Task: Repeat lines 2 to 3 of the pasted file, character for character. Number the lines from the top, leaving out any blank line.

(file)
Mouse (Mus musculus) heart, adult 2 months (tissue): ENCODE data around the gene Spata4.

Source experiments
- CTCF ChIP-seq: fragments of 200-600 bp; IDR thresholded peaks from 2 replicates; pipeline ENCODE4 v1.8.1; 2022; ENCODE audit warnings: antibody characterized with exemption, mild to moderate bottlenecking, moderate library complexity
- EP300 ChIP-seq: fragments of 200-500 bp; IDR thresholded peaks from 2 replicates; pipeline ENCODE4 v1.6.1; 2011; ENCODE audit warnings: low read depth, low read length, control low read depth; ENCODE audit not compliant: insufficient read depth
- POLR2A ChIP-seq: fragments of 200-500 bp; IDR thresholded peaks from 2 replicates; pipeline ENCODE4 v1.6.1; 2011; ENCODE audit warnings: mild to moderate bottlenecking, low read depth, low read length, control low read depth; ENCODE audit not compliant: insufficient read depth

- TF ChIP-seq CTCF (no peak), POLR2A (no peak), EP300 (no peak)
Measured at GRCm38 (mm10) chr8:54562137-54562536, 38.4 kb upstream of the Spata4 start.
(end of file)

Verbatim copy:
Source experiments
- CTCF ChIP-seq: fragments of 200-600 bp; IDR thresholded peaks from 2 replicates; pipeline ENCODE4 v1.8.1; 2022; ENCODE audit warnings: antibody characterized with exemption, mild to moderate bottlenecking, moderate library complexity